Previous studies have reported that lower serum albumin is associated with a higher risk of mortality (1114), and lower cholesterol levels have been consistently associated with a higher risk of mortality in dialysis patients (1417). Notably, many individuals who start PD have lower serum albumin and higher total cholesterol levels in clinical practice. Thus, based on serum albumin or total cholesterol levels, it is difficult to speculate the prognosis of dialysis patients. Hence, it is mandatory to combine serum albumin with total cholesterol to evaluate the prognosis in PD patients. An early study reported that the total cholesterol to albumin ratio could be used as an alternative parameter in predicting the risk of cardiovascular disease in the general population (18). However, there is no study to date examining the association between albumin to total cholesterol ratio and mortality in dialysis patients. Our study aimed to evaluate the association between albumin to total cholesterol ratio and mortality in patients on continuous ambulatory peritoneal dialysis (CAPD).

Materials and Methods

Study Design and Participants

We conducted a retrospective study that included 3566 incident CAPD patients from five PD centers in China between 1 January 2005 and 31 May 2020. To evaluate the association between albumin to total cholesterol 1 week before the start of PD and mortality in the real-world setting, we only excluded patients aged <18 years and those with <3 months of the follow-up. the data were de-identified, and the need for informed consent was waived. The study protocol complied with the Declaration of Helsinki and had full approval from each Clinical Research Ethics Committee.

Follow Up and Data Collection

Patients were advised to initiate PD with professional and clinical evaluation from nephrologists. In all patients, thorough medical records were reviewed by trained nurses in each dialysis center at study entry. In China, the patient must receive the first dialysis in the hospital, suggesting most of the patient’s data can be obtained within 1 week before the first dialysis. Thus, we defined baseline as 1 week (5.3 ± 1.2 days) before the first PD. All laboratory parameters from fasting blood samples were measured in each tertiary hospital’s laboratory department. Specifically, we included age at study entry, sex, body mass index, current smoker, current alcohol use, systolic blood pressure, diastolic blood pressure, comorbidities [diabetes mellitus, hypertension, prior cardiovascular disease, hyperlipidemia, chronic obstructive pulmonary disease (COPD), gastrointestinal bleeding], medication use [calcium antagonist, beta-blockers, angiotensin-converting enzyme inhibitors/angiotensin II receptor blockers (ACEI or ARBs), diuretics, and statins], and laboratory measurements [hemoglobin, albumin, estimated glomerular filtration rate (eGFR), total cholesterol, high density lipoprotein (HDL), and LDL]. There was no exposure to all patients with any intervention. Patients needed to return to each center at least quarterly for an overall medical assessment. The trained nurses conducted monthly face-to-face interviews or monthly telephone interviews to assess their general condition and related medications. All patients received CAPD treatment. Conventional dialysis solutions (Dianeal 1.5, 2.5, or 4.25% dextrose; Baxter Healthcare, Guangzhou, China), Y sets, and twin bag systems were used in all CAPD patients. No patients received automated PD.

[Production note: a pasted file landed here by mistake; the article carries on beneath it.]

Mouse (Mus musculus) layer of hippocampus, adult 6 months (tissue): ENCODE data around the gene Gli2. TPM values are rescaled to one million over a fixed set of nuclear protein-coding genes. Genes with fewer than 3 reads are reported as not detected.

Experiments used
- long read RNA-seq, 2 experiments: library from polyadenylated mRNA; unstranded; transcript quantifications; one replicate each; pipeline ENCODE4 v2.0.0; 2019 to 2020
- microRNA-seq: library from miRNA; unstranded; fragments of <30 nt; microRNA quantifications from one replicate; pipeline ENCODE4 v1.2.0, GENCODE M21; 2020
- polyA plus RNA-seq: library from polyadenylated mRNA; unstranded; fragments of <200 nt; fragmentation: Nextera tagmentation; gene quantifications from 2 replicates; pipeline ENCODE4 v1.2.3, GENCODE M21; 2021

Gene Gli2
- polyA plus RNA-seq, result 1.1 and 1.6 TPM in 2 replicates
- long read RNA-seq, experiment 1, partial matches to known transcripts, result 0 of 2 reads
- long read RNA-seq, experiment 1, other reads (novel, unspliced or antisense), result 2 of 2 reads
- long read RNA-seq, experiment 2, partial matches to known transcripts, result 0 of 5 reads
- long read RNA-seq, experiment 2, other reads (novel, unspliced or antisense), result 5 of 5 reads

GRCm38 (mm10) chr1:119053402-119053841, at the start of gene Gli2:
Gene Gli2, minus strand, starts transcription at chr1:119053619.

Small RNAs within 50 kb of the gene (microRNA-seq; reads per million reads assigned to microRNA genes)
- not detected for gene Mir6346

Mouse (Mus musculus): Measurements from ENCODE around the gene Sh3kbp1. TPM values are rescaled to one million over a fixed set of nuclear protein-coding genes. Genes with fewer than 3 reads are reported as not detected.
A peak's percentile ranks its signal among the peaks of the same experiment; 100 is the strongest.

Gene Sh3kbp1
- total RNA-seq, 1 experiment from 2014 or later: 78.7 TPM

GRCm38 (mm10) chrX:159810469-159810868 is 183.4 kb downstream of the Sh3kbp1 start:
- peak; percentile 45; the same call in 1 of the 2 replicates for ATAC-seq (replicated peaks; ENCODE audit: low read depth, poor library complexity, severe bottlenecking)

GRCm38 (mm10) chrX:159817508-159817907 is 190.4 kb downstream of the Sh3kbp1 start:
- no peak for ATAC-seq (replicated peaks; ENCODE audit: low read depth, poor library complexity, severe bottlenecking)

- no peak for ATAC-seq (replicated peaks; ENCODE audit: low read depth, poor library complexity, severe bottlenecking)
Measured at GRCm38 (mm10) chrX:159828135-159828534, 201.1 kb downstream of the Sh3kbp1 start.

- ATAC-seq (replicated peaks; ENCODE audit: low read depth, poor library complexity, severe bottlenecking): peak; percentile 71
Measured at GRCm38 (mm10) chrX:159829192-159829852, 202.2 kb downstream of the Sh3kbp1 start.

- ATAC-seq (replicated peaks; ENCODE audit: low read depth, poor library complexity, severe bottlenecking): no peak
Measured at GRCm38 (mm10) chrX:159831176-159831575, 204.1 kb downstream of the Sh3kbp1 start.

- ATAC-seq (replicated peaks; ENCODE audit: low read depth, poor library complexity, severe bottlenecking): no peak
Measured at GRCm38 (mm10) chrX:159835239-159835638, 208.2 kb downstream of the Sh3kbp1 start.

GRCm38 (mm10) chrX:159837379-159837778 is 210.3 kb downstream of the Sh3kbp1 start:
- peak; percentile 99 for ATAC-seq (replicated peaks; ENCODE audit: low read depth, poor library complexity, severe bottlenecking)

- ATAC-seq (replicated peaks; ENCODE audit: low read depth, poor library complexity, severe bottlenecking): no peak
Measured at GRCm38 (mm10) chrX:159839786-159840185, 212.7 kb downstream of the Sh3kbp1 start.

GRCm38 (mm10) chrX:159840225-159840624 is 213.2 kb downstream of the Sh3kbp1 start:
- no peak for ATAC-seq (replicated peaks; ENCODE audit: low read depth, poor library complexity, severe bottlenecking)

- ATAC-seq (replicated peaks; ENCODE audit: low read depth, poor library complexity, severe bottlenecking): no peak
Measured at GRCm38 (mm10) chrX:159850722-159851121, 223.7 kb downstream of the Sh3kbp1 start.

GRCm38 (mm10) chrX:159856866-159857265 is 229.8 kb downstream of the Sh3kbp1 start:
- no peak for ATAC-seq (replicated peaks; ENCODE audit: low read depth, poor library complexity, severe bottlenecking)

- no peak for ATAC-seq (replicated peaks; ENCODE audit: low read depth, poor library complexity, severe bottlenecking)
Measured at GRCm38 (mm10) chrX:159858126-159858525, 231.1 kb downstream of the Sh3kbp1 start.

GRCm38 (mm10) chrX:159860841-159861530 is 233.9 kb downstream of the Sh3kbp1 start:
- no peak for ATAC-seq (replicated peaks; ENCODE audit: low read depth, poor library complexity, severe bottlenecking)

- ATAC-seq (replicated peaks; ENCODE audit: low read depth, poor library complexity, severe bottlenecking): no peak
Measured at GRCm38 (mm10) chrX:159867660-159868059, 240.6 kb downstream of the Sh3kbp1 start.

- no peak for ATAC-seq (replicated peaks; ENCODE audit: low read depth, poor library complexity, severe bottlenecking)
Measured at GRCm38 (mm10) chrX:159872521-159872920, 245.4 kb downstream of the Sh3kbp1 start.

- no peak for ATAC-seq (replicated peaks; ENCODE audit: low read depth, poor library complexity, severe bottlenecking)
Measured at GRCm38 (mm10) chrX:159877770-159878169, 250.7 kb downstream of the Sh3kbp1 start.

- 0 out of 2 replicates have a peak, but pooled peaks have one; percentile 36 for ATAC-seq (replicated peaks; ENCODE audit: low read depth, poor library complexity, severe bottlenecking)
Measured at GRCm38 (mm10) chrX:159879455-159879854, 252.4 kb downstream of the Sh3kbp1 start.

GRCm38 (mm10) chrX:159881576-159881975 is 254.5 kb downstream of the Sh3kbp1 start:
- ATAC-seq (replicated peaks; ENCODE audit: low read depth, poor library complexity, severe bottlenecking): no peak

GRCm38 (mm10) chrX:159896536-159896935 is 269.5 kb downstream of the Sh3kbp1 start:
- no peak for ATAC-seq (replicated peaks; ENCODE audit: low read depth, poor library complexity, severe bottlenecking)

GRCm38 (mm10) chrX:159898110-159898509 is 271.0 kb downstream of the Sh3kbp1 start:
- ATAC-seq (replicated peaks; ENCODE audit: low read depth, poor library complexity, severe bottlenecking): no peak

Outcome Measurements

Our primary outcome measure was all-cause and cardiovascular mortality. We determined death causes based on medical files of admission. If patients died out of hospitals, we determined death causes according to interviewing with family members by telephone to acknowledge death’s circumstances, combining with information from medical records of PD centers. Details for the CAPD follow-up were previously described elsewhere (19). The follow-up period was from the start of PD to the date of death, transfer to hemodialysis, receiving renal transplantation, transfer to other dialysis centers, loss of follow-up, or 31 May 2020. Patients who were lost to follow-up were censored at the date of the last examination.